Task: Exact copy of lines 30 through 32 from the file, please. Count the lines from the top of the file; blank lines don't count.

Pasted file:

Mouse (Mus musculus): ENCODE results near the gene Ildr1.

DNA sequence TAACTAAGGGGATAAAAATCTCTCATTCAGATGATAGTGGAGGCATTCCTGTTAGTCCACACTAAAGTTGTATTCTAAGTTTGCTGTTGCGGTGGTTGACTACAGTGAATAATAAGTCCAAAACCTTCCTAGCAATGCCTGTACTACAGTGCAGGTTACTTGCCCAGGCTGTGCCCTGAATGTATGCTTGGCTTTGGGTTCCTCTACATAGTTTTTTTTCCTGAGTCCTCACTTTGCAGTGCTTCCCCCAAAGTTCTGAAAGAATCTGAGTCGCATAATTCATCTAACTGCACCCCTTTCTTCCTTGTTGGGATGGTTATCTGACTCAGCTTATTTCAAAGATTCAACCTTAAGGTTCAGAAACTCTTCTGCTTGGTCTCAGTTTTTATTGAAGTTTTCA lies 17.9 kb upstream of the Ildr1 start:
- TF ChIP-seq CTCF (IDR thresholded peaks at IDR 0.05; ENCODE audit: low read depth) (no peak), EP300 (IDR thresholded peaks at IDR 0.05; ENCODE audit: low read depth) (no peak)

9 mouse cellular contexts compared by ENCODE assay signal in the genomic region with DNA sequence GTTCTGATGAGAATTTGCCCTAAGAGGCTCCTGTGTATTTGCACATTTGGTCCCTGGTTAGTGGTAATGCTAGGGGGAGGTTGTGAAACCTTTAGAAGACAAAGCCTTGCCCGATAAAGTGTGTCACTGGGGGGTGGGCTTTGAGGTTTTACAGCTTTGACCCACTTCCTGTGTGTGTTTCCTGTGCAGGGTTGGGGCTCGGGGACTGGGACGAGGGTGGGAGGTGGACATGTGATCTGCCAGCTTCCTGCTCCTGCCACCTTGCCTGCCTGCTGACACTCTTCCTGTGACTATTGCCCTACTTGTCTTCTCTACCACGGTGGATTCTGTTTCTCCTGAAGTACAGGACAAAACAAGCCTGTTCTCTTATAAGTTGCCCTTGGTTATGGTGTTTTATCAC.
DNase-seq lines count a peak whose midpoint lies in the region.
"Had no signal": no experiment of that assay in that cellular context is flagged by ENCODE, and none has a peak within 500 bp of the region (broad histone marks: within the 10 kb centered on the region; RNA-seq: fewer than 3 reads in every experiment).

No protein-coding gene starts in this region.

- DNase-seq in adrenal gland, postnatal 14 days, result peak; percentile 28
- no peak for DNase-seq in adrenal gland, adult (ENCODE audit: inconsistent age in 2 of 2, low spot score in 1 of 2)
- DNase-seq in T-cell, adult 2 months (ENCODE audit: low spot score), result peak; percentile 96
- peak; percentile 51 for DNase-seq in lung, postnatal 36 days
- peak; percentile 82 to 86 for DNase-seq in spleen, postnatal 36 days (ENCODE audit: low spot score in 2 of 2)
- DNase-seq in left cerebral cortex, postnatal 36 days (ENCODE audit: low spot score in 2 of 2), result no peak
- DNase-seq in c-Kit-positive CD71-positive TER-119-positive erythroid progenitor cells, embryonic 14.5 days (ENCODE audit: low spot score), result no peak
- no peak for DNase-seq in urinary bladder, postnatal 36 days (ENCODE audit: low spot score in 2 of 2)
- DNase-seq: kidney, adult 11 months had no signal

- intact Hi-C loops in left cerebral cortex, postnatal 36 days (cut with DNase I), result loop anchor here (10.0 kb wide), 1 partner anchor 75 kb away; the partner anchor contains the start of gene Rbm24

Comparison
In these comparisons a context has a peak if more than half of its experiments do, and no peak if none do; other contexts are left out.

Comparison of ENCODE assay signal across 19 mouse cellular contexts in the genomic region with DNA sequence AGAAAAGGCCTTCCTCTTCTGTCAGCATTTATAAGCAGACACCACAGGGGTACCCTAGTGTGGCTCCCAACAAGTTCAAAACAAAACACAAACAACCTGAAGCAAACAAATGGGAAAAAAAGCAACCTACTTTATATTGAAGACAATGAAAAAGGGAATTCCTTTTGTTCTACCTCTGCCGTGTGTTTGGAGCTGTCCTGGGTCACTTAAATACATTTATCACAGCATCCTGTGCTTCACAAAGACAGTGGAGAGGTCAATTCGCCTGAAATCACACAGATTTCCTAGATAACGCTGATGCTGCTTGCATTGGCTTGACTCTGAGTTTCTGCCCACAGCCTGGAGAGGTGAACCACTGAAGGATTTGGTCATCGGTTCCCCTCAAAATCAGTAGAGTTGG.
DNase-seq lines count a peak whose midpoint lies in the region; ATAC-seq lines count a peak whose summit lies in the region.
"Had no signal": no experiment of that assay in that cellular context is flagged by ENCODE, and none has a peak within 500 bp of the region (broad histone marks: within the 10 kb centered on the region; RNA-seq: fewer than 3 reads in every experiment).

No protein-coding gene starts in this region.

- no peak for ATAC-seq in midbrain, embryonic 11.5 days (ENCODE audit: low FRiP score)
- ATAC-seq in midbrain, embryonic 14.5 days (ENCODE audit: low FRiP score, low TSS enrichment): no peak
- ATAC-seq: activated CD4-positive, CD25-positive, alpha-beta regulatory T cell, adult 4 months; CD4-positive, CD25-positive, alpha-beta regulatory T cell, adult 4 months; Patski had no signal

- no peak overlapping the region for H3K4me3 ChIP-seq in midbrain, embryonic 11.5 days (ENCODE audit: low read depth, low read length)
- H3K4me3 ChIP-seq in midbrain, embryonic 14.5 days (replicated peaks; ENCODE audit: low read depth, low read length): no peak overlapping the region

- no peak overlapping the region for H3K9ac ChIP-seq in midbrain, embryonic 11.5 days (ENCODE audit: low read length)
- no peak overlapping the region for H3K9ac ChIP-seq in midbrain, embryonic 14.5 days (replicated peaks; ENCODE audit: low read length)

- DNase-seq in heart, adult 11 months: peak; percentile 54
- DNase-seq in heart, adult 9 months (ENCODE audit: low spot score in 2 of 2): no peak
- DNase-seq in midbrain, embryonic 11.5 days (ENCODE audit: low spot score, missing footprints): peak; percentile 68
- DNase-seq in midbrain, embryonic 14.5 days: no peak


- no peak overlapping the region for H3K9ac ChIP-seq in midbrain, embryonic 14.5 days (replicated peaks; ENCODE audit: low read length)

- DNase-seq in heart, adult 11 months: peak; percentile 54
- DNase-seq in heart, adult 9 months (ENCODE audit: low spot score in 2 of 2): no peak